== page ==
While reading and signing hundreds of reports cards is not always the most pleasurable task for an administrator, reading excellent report cards can and will restore your faith in what happens when excellent educators work their magic with students and families.
I remember spending time in Australia and seeing an elementary report card. The entire first page was a photograph of the child and organizational information like age, grade, teacher name and school. On the back side of this first page was a section on work habits and goal setting, prior to page three and four which had all the subject grades and comments. I always felt this was such a great way to highlight the student, emphasize them as an individual and illustrate to families and the child the importance of their work habits and life skills before showing grades in subject areas.
In Ontario we call this work habits section of the report card “learning skills” and it is also prominently displayed front and centre. It is a great opportunity for thoughtful, talented educators to illustrate they care for and understand the child and think of them as a unique individual with talents and skills that are noticed and appreciated. As a leader, emphasizing the importance of assessing and commenting on learning skills will aid in your desire to build and maintain a wonderful school climate.
Assessment is provided in six different learning skills on the report: responsibility, organization, independent work, collaboration, initiative and self regulation. These six areas of development are so key to student learning that they are placed at the beginning of the report in order to be read first and understood prior to looking at subject grades and comments. It is not uncommon to hear families say, it is the only section of the report card they truly read and discuss with their child.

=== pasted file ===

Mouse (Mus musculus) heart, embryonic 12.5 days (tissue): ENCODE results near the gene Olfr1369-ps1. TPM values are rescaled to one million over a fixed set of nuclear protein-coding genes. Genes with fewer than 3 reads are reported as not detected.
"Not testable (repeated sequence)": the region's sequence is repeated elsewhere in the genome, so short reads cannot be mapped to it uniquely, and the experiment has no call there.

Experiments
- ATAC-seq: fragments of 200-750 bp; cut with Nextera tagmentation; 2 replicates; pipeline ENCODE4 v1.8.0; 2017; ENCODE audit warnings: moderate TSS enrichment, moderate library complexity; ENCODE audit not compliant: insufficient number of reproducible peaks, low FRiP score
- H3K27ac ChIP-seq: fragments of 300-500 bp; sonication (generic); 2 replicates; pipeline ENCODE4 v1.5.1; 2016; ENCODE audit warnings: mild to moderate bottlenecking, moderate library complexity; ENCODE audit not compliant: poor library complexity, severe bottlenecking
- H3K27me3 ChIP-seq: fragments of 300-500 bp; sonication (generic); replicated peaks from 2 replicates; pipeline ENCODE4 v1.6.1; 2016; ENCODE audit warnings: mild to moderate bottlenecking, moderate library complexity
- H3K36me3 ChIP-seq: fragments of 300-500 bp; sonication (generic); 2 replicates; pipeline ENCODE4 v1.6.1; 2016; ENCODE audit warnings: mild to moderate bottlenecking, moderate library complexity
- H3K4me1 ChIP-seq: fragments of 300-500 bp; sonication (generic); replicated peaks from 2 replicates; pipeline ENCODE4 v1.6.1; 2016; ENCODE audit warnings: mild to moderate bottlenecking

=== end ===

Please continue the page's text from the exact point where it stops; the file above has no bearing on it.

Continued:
Learning skills and work habits are not included in subject grades unless there is a clear link to the achievement of curriculum expectations. Achievement in subject content areas is based on the knowledge/skills categories and could be the topic of an entire blog as its own discussion. Let’s just say I am old enough to remember having items such as organization, and responsibility included in my grades and as a teacher including marks for behaviours and skills unrelated to subject content. I am so glad we now see the error in our ways and keep these two aspects of evaluation separated and discussed on their own as unique important sources of information.
One way to think of the evaluation of learning skills is to consider they are always work in progress. We have a responsibility as educators to assess and assist! Since these are life long skills, we should be constantly goal setting with students, helping them develop these traits in order to have full and productive lives. Therefore we are assessing for and as learning based on the age and stage of the child. Learning skills should never be consider assessment of learning. It is never summative. This work is never done.